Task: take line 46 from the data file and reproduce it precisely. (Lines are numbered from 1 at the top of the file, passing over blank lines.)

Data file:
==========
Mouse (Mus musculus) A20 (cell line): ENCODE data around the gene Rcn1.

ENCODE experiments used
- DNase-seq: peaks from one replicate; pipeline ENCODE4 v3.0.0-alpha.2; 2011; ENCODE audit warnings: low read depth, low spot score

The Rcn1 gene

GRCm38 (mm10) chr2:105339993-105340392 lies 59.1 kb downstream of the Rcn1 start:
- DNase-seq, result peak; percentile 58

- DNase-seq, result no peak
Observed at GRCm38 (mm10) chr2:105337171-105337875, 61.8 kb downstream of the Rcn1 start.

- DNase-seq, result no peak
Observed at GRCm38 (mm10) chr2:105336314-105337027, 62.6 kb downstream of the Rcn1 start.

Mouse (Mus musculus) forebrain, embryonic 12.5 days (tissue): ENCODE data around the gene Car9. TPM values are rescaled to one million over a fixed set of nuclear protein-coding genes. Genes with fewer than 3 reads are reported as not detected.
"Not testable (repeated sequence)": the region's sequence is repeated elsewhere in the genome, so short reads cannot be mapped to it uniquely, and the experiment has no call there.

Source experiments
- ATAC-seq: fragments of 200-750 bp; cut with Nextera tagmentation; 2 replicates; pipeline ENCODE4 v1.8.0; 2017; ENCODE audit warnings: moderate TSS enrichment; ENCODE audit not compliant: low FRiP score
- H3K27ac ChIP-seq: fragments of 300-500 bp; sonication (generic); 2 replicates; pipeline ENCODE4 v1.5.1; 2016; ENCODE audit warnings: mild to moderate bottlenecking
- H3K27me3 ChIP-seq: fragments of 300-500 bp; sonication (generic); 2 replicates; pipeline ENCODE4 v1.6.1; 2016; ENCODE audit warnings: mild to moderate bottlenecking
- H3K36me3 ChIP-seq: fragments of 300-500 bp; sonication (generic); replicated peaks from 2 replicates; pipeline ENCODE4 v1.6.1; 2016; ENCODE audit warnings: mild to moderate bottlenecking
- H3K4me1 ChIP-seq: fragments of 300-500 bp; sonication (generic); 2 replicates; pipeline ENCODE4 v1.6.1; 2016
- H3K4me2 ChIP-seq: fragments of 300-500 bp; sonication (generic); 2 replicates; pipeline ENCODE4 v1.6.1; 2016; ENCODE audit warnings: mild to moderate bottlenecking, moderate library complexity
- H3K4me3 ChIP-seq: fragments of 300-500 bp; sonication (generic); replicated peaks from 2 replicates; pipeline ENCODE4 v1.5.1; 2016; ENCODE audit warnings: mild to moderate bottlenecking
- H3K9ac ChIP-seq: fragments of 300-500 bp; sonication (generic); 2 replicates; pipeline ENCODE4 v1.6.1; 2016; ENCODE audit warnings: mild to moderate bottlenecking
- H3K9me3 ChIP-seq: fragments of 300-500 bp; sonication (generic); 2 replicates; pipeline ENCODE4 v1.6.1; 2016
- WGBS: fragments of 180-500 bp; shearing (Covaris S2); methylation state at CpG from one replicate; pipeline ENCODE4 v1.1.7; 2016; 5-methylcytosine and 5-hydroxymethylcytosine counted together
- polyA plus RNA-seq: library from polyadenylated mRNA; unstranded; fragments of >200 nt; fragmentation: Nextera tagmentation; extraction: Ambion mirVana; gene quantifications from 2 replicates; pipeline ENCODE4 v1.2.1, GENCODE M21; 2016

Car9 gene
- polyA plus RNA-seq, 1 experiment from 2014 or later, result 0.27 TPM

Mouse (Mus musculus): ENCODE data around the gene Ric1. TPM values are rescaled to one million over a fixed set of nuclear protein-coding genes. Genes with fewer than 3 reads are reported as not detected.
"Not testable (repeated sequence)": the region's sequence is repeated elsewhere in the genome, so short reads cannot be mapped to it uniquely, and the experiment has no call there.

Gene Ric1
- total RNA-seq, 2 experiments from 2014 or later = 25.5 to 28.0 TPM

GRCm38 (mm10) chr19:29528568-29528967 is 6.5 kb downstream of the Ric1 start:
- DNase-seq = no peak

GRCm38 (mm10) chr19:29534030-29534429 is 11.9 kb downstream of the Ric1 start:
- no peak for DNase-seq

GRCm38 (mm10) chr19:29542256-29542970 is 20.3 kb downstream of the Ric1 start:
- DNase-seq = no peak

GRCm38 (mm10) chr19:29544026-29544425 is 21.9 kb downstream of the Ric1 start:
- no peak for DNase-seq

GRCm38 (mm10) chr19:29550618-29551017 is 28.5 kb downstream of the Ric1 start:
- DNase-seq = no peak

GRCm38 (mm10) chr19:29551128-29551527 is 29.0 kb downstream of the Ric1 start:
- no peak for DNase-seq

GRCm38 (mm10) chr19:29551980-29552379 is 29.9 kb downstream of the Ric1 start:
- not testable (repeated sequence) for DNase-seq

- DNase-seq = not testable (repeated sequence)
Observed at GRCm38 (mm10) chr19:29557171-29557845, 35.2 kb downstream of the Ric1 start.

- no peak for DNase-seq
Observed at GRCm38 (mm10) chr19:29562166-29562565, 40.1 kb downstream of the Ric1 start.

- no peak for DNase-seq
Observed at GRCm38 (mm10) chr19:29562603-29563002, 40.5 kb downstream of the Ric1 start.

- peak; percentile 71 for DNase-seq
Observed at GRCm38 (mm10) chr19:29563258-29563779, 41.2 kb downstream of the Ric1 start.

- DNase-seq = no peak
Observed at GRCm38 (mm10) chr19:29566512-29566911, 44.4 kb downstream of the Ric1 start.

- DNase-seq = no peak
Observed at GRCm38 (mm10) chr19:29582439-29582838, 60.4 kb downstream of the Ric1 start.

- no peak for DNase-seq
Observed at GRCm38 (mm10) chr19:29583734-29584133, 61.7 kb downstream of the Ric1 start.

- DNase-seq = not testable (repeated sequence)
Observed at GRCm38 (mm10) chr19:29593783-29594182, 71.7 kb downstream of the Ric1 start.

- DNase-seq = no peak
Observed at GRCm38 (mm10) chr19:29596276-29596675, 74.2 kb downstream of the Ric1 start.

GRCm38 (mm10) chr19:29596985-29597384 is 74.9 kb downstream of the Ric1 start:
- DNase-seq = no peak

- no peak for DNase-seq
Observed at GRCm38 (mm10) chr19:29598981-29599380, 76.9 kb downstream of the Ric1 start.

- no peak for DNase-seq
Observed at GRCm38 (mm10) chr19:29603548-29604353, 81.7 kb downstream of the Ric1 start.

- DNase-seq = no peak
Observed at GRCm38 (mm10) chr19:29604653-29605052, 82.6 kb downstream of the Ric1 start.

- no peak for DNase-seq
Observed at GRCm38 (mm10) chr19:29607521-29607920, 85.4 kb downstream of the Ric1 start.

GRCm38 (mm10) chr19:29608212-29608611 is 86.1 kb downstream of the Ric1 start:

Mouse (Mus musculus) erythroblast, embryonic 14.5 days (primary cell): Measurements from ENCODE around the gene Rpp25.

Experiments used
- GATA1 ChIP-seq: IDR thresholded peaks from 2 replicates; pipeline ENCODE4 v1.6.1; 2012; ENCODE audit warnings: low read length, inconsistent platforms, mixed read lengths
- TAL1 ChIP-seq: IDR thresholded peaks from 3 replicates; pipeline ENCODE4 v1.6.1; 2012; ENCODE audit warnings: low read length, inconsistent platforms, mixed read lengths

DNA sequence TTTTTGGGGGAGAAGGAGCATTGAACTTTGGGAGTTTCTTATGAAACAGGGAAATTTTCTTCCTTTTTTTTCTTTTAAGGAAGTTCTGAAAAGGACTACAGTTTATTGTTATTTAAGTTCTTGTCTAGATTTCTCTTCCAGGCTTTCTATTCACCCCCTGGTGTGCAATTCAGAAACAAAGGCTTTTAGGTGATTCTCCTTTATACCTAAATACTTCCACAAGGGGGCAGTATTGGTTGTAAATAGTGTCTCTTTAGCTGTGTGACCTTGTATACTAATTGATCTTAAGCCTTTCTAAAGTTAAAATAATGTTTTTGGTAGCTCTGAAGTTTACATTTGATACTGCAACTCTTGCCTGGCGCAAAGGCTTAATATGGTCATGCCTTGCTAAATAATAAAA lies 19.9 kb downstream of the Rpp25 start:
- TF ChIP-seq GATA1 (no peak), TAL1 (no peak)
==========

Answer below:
Observed at GRCm38 (mm10) chr19:29557171-29557845, 35.2 kb downstream of the Ric1 start.